Saturday, July 22, 2017

Turnips and Peaches

Turnips and Peaches make a very disparate title. I realize this. I am going into two recipes, hence the radically different subject matter.

Recently, I made falafel for the first time and we fell in love with them. I sort of made things in reverse order though. I got the idea for falafel, and only after that process got started did I think about pita breads, which I didn't have at the time of eating the first falafel. So I made pita breads a couple of days afterwards, and we got to stuff the pita pockets a trifle more authentically.

Another thing was shown in many places online where falafel recipes were given, and that was Turnip Pickles. So many places with photos of falafel, served in pita breads with garnishes of tomato, yogurt sauce and other things, also showed photos of a hot neon pink condiment that I finally realized was Turnip Pickles.

And here I have a confession. I do not like turnips. I have tried, over the years, to keep an open mind, but somehow, they just taste bitter, and I do not enjoy them. When living in Guatemala, I learned to like a lot of things I had never liked or eaten in my youth at home. At age 20, I went to Guatemala, determined to learn to like the foods, to learn the culture and just generally learn to fit in. While I learned to love most of the foods served, including coffee, cauliflower, radishes and a host of things I had never heard of before, turnips just never passed the threshold of acceptance, much less enjoyment.
Turnip Pickles
Turnip Pickles


I've used turnips. VERY infrequently, in a soup recipe that uses all root vegetables and their greens. Sometimes I use rutabaga, sometimes turnip. All together in the soup, and mixed with things I do like, such as carrots, parsnips and beets, the turnips just sort of blend in, and I tolerate them. I really like the earthiness of the soup, so I make it about once a year. 

And this brings me back to the concept of turnip pickles. I looked at the photos online and waffled. Finally I just made up my mind and bought ONE turnip. I figured I would give the recipe a try. What was the worst that could happen? I wouldn't like them and I wasted a few ingredients? Plenty of ingredients get wasted when I buy something and then just never get around to using it. So I went ahead.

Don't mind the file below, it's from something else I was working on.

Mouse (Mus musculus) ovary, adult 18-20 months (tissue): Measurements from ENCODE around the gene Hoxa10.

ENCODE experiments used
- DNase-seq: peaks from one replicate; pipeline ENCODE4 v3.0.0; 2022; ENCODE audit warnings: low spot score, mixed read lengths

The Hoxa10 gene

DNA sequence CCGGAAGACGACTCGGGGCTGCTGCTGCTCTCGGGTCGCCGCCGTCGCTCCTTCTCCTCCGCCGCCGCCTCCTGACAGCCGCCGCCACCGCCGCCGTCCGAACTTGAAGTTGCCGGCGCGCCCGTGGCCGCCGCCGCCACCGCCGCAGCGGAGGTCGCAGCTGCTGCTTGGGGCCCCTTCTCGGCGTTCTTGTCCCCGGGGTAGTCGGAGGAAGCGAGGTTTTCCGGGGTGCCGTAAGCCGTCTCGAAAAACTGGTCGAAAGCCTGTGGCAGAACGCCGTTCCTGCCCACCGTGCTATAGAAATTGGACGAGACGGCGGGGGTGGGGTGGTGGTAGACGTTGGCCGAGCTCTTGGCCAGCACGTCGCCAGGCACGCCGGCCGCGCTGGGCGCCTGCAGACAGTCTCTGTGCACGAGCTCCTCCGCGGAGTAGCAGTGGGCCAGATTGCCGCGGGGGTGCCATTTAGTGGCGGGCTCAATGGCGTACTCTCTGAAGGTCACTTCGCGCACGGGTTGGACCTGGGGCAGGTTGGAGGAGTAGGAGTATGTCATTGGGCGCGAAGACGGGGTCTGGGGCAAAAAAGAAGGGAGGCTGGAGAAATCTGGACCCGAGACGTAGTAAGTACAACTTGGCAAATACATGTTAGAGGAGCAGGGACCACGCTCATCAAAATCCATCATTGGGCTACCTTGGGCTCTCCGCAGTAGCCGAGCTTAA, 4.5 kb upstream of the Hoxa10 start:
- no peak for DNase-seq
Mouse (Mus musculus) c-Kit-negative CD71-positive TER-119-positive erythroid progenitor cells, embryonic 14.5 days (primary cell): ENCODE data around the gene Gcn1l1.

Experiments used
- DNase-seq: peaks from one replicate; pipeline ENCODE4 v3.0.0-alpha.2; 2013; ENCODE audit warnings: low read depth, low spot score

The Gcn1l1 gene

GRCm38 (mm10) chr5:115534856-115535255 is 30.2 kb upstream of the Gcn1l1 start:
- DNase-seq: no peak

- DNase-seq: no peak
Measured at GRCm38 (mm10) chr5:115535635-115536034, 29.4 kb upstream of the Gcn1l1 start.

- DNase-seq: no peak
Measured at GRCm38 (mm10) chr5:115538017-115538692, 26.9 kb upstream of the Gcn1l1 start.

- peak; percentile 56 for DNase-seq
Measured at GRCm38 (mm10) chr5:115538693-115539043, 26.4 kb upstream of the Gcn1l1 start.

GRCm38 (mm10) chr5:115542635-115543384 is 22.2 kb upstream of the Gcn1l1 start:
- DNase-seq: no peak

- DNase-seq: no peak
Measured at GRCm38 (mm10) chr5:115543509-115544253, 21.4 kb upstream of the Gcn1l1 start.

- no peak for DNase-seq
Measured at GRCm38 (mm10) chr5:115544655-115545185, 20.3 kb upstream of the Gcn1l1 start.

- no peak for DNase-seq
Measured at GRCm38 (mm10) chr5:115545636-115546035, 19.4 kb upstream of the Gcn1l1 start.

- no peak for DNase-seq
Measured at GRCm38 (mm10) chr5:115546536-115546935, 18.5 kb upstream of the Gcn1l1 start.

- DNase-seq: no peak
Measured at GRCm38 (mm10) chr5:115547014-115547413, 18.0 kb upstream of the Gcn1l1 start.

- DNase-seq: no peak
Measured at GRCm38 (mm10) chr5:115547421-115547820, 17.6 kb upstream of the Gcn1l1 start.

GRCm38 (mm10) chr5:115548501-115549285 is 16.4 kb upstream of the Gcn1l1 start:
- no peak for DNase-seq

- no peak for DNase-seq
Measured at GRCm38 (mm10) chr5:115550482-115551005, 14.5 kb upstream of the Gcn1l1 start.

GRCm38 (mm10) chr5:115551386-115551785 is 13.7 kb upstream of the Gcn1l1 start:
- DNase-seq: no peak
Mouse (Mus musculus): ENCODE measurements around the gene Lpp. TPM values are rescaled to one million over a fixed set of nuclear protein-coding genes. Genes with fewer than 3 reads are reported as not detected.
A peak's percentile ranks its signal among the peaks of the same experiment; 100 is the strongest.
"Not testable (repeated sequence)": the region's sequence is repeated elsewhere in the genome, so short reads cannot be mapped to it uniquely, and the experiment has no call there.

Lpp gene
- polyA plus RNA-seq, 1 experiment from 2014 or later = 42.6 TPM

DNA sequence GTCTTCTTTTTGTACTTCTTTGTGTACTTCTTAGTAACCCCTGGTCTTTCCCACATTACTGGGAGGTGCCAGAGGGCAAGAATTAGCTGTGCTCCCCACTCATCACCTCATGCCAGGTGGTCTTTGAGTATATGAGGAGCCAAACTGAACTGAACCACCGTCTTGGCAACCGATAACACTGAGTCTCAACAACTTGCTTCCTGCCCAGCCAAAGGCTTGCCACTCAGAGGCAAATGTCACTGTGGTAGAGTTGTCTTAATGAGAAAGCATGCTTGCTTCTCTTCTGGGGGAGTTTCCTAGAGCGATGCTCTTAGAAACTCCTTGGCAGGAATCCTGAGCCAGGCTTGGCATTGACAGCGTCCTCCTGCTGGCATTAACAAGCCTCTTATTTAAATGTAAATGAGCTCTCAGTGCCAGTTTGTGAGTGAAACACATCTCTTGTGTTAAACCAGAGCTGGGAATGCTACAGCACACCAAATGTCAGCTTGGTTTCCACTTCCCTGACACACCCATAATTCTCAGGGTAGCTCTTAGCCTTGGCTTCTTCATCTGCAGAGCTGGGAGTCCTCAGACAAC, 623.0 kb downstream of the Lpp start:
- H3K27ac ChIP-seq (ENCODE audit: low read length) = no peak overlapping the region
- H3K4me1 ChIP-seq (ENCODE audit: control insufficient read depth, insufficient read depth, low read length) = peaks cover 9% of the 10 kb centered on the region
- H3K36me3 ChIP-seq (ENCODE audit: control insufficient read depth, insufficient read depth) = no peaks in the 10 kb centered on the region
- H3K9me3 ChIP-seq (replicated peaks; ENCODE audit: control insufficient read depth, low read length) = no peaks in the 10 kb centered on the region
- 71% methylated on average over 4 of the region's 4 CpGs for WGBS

The recipe I found and scribbled onto a piece of paper, was partly specific, partly optional. I figured I would easily be able to go back and find it, to give credit. IF, that is, I liked the pickles. And guess what? I absolutely LOVED these turnip pickles! Finally, at age 67, I found a turnip recipe that I can eat with enjoyment. I went online to look for the recipe. I found more than 20 variations on the theme, but none - not even one of them - is the one I scribbled down. So, whoever had this recipe online, forgive me. I love the recipe. I added spices to my own taste. I didn't have a fresh beet (which gives the beautiful neon pink color) but had some plain, cooked beets. The color in my turnip pickles is not quite as vibrant as most seen online, but close enough. The color is just pretty, and in no way necessary. The pickles are crunchy, tangy and marvelous. The recipe I used is this:

Turnip Pickles
Turnip Pickles

Turnip Pickles

Makes about 1 quart
 
2 medium turnips
2 or 3 slices raw beet
½ red onion, sliced
¾ cup red wine vinegar
¾ cup water 1 teaspoon salt
2 teaspoons sugar
1 teaspoon black peppercorns
1 teaspoon coriander seeds
1 teaspoon brown mustard seeds
1 bay leaf 

Peel the turnips and slice them however you prefer. Some slice them about ¼-inch thick and then in quarters, some slice them into sticks. Set them into a saucepan with the slices of beet. Add in all the remaining ingredients, bring just to boil, then pack into a jar. Refrigerate, once cooled.  Allow the pickles about 3 days to develop their color and flavor.

On to the Peaches